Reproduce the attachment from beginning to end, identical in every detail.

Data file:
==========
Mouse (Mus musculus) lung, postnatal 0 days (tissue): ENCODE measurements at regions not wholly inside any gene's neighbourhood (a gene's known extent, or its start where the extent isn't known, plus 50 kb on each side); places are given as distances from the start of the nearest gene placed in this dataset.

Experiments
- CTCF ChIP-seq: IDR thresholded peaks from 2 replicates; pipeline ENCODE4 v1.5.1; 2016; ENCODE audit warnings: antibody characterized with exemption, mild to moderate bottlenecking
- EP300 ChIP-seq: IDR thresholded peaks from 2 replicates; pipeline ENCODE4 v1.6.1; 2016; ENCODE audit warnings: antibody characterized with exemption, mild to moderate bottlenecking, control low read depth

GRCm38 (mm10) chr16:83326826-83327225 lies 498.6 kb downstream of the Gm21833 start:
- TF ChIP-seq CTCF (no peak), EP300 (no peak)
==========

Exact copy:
Mouse (Mus musculus) lung, postnatal 0 days (tissue): ENCODE measurements at regions not wholly inside any gene's neighbourhood (a gene's known extent, or its start where the extent isn't known, plus 50 kb on each side); places are given as distances from the start of the nearest gene placed in this dataset.

Experiments
- CTCF ChIP-seq: IDR thresholded peaks from 2 replicates; pipeline ENCODE4 v1.5.1; 2016; ENCODE audit warnings: antibody characterized with exemption, mild to moderate bottlenecking
- EP300 ChIP-seq: IDR thresholded peaks from 2 replicates; pipeline ENCODE4 v1.6.1; 2016; ENCODE audit warnings: antibody characterized with exemption, mild to moderate bottlenecking, control low read depth

GRCm38 (mm10) chr16:83326826-83327225 lies 498.6 kb downstream of the Gm21833 start:
- TF ChIP-seq CTCF (no peak), EP300 (no peak)